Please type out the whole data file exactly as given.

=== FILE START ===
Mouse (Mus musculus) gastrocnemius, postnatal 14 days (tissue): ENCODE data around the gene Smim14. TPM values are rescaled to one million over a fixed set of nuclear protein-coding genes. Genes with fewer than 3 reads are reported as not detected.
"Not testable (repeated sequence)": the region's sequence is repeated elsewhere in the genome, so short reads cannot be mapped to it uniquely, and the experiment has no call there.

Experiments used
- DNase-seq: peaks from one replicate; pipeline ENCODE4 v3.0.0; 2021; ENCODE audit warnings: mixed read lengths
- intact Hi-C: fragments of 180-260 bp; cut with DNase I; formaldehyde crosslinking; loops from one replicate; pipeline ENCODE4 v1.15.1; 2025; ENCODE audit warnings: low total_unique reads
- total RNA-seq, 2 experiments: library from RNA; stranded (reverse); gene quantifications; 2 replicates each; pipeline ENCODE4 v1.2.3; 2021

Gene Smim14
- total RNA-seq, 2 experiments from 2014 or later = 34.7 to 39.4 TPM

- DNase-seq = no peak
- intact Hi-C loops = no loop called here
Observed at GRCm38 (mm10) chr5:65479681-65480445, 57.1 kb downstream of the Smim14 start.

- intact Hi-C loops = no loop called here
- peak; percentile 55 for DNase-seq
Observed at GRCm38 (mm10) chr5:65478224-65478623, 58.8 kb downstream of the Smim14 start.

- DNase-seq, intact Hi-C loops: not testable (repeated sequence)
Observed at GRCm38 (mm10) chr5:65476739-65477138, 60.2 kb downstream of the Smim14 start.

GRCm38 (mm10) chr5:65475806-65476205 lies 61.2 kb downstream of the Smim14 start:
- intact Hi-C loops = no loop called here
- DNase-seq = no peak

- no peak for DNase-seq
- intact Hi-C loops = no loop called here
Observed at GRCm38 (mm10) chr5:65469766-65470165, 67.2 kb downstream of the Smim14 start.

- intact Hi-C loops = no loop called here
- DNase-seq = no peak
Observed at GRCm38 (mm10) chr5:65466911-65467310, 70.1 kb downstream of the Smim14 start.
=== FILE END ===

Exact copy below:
Mouse (Mus musculus) gastrocnemius, postnatal 14 days (tissue): ENCODE data around the gene Smim14. TPM values are rescaled to one million over a fixed set of nuclear protein-coding genes. Genes with fewer than 3 reads are reported as not detected.
"Not testable (repeated sequence)": the region's sequence is repeated elsewhere in the genome, so short reads cannot be mapped to it uniquely, and the experiment has no call there.

Experiments used
- DNase-seq: peaks from one replicate; pipeline ENCODE4 v3.0.0; 2021; ENCODE audit warnings: mixed read lengths
- intact Hi-C: fragments of 180-260 bp; cut with DNase I; formaldehyde crosslinking; loops from one replicate; pipeline ENCODE4 v1.15.1; 2025; ENCODE audit warnings: low total_unique reads
- total RNA-seq, 2 experiments: library from RNA; stranded (reverse); gene quantifications; 2 replicates each; pipeline ENCODE4 v1.2.3; 2021

Gene Smim14
- total RNA-seq, 2 experiments from 2014 or later = 34.7 to 39.4 TPM

- DNase-seq = no peak
- intact Hi-C loops = no loop called here
Observed at GRCm38 (mm10) chr5:65479681-65480445, 57.1 kb downstream of the Smim14 start.

- intact Hi-C loops = no loop called here
- peak; percentile 55 for DNase-seq
Observed at GRCm38 (mm10) chr5:65478224-65478623, 58.8 kb downstream of the Smim14 start.

- DNase-seq, intact Hi-C loops: not testable (repeated sequence)
Observed at GRCm38 (mm10) chr5:65476739-65477138, 60.2 kb downstream of the Smim14 start.

GRCm38 (mm10) chr5:65475806-65476205 lies 61.2 kb downstream of the Smim14 start:
- intact Hi-C loops = no loop called here
- DNase-seq = no peak

- no peak for DNase-seq
- intact Hi-C loops = no loop called here
Observed at GRCm38 (mm10) chr5:65469766-65470165, 67.2 kb downstream of the Smim14 start.

- intact Hi-C loops = no loop called here
- DNase-seq = no peak
Observed at GRCm38 (mm10) chr5:65466911-65467310, 70.1 kb downstream of the Smim14 start.